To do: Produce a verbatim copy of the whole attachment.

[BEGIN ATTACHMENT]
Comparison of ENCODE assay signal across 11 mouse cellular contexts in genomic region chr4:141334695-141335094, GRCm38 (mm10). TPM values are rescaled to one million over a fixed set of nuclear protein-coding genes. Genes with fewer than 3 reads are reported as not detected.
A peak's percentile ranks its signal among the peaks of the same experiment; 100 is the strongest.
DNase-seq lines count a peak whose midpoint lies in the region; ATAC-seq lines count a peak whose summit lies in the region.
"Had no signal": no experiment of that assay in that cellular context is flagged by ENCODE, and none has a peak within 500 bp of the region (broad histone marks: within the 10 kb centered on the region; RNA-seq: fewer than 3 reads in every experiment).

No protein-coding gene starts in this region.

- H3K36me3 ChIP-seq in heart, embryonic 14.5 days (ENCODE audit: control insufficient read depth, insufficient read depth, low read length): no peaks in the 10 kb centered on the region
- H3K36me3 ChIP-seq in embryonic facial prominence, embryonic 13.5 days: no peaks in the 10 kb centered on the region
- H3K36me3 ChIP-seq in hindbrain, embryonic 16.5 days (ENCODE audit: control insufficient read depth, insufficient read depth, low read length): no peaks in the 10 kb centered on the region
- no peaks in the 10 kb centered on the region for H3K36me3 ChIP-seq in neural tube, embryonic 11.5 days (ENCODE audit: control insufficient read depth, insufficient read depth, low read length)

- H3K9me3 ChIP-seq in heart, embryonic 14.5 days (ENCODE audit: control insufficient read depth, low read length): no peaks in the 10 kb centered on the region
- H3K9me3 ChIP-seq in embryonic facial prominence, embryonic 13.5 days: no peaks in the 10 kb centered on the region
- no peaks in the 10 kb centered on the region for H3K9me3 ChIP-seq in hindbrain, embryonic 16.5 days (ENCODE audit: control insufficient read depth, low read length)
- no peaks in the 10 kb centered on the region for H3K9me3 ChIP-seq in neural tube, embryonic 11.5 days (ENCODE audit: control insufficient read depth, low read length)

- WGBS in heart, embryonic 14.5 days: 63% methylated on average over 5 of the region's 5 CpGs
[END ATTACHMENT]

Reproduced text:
Comparison of ENCODE assay signal across 11 mouse cellular contexts in genomic region chr4:141334695-141335094, GRCm38 (mm10). TPM values are rescaled to one million over a fixed set of nuclear protein-coding genes. Genes with fewer than 3 reads are reported as not detected.
A peak's percentile ranks its signal among the peaks of the same experiment; 100 is the strongest.
DNase-seq lines count a peak whose midpoint lies in the region; ATAC-seq lines count a peak whose summit lies in the region.
"Had no signal": no experiment of that assay in that cellular context is flagged by ENCODE, and none has a peak within 500 bp of the region (broad histone marks: within the 10 kb centered on the region; RNA-seq: fewer than 3 reads in every experiment).

No protein-coding gene starts in this region.

- H3K36me3 ChIP-seq in heart, embryonic 14.5 days (ENCODE audit: control insufficient read depth, insufficient read depth, low read length): no peaks in the 10 kb centered on the region
- H3K36me3 ChIP-seq in embryonic facial prominence, embryonic 13.5 days: no peaks in the 10 kb centered on the region
- H3K36me3 ChIP-seq in hindbrain, embryonic 16.5 days (ENCODE audit: control insufficient read depth, insufficient read depth, low read length): no peaks in the 10 kb centered on the region
- no peaks in the 10 kb centered on the region for H3K36me3 ChIP-seq in neural tube, embryonic 11.5 days (ENCODE audit: control insufficient read depth, insufficient read depth, low read length)

- H3K9me3 ChIP-seq in heart, embryonic 14.5 days (ENCODE audit: control insufficient read depth, low read length): no peaks in the 10 kb centered on the region
- H3K9me3 ChIP-seq in embryonic facial prominence, embryonic 13.5 days: no peaks in the 10 kb centered on the region
- no peaks in the 10 kb centered on the region for H3K9me3 ChIP-seq in hindbrain, embryonic 16.5 days (ENCODE audit: control insufficient read depth, low read length)
- no peaks in the 10 kb centered on the region for H3K9me3 ChIP-seq in neural tube, embryonic 11.5 days (ENCODE audit: control insufficient read depth, low read length)

- WGBS in heart, embryonic 14.5 days: 63% methylated on average over 5 of the region's 5 CpGs